The whole affair represents the way in which the ruling Justice and Development Party (AKP) has slowly strangled all opposition while making sure to remain within democratic lines. Sounds impressive until you try to figure out exactly what the sentence means. As I often say, Turkey’s biggest problem is the lack of a credible and effective opposition party to provide a legitimate voice for protest and alternative proposals, without which a democracy cannot properly function. Once again, however, it’s a little unfair to blame the democratically elected government for that. Should they start up a puppet alternative party as Atatürk himself did once or twice in his day? You’d think it was really the responsibility of responsible, democratically minded citizens to do that for themselves, given that, as far as I am aware, there is no prohibition on doing so.
The second article I would like to comment on was published the other day in Foreign Policy Online, entitled How Democratic Is Turkey?
Under the AKP and the charismatic Erdogan, unprecedented numbers of Turks have become politically mobilized and prosperous — the Turkish economy tripled in size from 2002 to 2011, and 87 percent of Turks voted in the most recent parliamentary elections, compared with 79 percent in the 2002 election that brought the AKP to power. Well, yes. So what seems to be the problem?
Yet this mobilization has not come with a concomitant ability to contest politics. OK, I see. But whose fault is that? See above.
Replying to criticism, Spokesmen and apologists for the AKP offer a variety of explanations . . . from “it’s the law” and the “context is missing,” to “it’s purely fabricated.” These excuses falter under scrutiny and reveal the AKP’s simplistic view of democracy. They also look and sound much like the self-serving justifications that deposed Arab potentates once used to narrow the political field and institutionalize the power of their parties and families. Once again, it sounds good, but what does it actually mean? Why don’t AKP’s opponents get their act together and organise a party capable of providing Turks with a genuine alternative in parliamentary elections? There are plenty of issues of vital interest to citizens that such a party could address. And what, pray, is the relevance of deposed Arab potentates to a popularly elected and successful political party?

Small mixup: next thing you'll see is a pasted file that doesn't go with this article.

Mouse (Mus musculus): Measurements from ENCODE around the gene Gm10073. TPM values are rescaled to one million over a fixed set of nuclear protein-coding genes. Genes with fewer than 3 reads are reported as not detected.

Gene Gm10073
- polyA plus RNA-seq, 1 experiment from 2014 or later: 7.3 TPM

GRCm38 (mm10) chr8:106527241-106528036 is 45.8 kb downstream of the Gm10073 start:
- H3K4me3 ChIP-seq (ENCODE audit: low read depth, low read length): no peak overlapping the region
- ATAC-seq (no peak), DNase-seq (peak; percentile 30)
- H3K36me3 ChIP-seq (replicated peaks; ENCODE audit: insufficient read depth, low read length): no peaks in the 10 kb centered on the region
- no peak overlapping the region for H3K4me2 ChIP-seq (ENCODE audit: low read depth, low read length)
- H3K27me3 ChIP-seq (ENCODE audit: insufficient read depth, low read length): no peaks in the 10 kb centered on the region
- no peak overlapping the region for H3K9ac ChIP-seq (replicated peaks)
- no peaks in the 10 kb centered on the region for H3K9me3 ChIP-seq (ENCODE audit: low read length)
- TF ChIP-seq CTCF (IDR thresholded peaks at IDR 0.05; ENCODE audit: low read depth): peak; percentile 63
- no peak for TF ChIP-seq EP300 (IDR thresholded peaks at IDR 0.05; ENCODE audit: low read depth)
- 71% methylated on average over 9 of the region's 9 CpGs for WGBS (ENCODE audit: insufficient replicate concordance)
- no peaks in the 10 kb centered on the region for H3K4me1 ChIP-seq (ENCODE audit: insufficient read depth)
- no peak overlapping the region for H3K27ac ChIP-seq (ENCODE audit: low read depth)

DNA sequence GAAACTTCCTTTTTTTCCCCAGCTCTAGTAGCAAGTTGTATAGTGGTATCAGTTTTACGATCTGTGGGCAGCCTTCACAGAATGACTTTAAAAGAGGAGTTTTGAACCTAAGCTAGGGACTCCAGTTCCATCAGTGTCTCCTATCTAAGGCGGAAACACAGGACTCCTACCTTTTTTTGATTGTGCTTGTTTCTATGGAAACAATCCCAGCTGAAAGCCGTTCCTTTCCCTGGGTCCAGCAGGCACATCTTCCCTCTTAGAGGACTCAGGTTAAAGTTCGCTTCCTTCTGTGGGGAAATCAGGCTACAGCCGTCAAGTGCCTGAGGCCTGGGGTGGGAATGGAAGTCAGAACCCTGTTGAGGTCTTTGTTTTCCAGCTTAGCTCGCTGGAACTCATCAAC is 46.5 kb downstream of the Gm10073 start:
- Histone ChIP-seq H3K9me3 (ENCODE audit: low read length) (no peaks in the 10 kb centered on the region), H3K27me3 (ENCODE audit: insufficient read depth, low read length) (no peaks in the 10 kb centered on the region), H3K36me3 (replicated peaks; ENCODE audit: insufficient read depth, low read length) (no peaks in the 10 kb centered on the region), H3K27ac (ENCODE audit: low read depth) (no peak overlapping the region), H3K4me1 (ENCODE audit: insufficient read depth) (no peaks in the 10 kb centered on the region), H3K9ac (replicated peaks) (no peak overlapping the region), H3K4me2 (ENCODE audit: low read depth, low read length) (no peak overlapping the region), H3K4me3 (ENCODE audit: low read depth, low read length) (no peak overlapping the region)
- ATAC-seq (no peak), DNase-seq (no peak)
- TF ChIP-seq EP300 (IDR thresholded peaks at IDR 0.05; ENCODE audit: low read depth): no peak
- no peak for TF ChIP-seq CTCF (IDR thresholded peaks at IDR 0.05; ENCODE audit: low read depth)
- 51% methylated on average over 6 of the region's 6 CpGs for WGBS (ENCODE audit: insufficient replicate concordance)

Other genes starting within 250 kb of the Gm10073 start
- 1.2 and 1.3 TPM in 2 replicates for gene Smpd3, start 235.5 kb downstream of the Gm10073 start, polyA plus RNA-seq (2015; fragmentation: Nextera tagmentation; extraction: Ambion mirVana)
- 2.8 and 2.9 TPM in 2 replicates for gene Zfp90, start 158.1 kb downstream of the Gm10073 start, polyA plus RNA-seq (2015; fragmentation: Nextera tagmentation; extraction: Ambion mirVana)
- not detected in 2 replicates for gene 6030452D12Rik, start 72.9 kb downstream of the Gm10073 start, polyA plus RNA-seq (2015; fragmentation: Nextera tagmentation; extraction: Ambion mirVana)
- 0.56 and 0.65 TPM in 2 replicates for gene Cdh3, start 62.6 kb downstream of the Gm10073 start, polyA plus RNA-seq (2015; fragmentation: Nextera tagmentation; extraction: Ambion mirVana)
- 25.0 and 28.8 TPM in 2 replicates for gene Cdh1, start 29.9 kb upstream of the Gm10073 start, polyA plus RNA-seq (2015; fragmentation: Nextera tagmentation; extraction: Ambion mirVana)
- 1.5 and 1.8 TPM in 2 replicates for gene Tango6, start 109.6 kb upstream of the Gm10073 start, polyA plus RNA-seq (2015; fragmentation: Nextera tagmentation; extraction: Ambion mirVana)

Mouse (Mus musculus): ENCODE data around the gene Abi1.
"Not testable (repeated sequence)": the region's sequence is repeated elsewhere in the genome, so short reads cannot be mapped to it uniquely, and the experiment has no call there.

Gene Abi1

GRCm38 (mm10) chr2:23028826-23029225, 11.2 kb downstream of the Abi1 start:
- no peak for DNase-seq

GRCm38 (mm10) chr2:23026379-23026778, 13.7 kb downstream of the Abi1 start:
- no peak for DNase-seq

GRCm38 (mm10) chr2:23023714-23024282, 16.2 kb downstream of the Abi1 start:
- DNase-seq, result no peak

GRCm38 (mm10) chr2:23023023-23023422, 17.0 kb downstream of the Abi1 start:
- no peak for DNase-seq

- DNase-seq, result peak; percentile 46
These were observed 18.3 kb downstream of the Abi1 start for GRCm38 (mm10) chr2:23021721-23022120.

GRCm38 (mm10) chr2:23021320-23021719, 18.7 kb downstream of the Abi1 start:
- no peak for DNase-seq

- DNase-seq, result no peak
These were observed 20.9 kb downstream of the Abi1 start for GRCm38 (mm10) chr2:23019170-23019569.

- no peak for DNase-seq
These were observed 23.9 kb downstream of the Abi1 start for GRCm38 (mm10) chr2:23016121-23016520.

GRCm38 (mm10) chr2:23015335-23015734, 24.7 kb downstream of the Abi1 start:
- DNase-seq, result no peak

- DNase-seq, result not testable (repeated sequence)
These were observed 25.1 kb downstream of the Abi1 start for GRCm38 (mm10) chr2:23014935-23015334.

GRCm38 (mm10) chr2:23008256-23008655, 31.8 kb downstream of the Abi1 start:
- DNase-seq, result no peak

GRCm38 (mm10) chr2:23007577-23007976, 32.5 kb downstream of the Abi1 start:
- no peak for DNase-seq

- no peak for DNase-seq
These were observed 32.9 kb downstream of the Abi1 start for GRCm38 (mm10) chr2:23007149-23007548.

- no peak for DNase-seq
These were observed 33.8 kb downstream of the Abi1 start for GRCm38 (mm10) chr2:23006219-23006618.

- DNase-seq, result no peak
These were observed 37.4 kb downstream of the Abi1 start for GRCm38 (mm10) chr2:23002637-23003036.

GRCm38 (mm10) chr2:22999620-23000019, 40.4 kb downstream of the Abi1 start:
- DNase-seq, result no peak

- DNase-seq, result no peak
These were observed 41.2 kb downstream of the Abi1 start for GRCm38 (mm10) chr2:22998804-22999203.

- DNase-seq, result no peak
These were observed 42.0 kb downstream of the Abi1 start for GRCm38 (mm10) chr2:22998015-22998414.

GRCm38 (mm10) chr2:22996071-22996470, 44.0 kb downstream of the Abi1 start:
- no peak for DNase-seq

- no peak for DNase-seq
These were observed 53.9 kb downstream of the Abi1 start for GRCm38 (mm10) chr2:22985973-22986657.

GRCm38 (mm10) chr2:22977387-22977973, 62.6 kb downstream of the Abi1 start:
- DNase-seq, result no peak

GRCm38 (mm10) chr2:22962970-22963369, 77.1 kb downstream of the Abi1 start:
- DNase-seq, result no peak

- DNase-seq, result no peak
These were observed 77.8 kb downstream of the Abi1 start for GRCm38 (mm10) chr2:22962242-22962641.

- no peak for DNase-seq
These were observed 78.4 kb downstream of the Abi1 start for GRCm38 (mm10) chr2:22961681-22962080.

Turkey’s new alcohol law, which among other things sets restrictions on alcohol sales after 10 p.m., curtails advertising, and bans new liquor licenses from establishments near mosques and schools, is another example of the AKP’s majoritarian turn. I don’t know about your country, but New Zealand certainly has restrictions on alcohol advertising in newspapers and cinemas, and the sale of alcohol in stores late at night. I seem to recall some restrictions in the UK on selling alcohol on Sundays – no problem buying it from supermarkets etc on Fridays (or Sundays) in Turkey. There are certainly restrictions on the consumption of alcohol at large public gatherings in NZ and Australia. In Turkey there have always been limits on licensed premises near mosques – and why not, one might think? Schools too, for that matter. Majori-what? Is that even a word? If so, what does it mean? Maybe the writer would prefer minoritarianrule, as Turkey mostly had in the past.
Over the last decade the AKP has built an informal, powerful, coalition of party-affiliated businessmen and media outlets whose livelihoods depend on the political order that Erdogan is constructing. Those who resist do so at their own risk. Resist what? At the risk of what? Tell me Republicans don’t have such an informal coalition in the US, the Conservatives in the UK, and the National Party in New Zealand. It seems to me the AKP would be mad if they didn’t try to get business interests on their side. And if they didn’t, it’s very likely those interests would tend to coalesce of their own accord around a government as successful as this one (see the statistics above). Besides, I have seen no evidence of anything in Turkey resembling Silvio Berlusconi’s media empire in Italy, for example.
Turkey has essentially become a one-party state. In this the AKP has received help from Turkey’s insipid opposition, which wallows in Turkey’s lost insularity and mourns the passing of the hard-line Kemalist elite that had no particular commitment to democracy. Well, I think I dealt with this one earlier. However, I would go further, and say that, if Turkey has become a one-party state (whatever essentially means) the blame can be laid almost entirely at the door of the opposition Republican People’s Party and that hard-line Kemalist elite who ruled the country with insipid coalitions and military support before the appearance of AKP on the political scene in 2001.
The AKP and Prime Minister Erdogan might have been elected with an increasing share of the popular vote over the last decade, but the government’s actions increasingly make it seem as if Turkish democracy does not extend farther than the voting booth. What can you say to that? What percentage of eligible voters turn out for elections in the United States? And ask the ‘99%’ who occupied the parks last year what they think about post-ballot box democracy.
By the way, for a shorter and more balanced piece in the same online magazine, click here.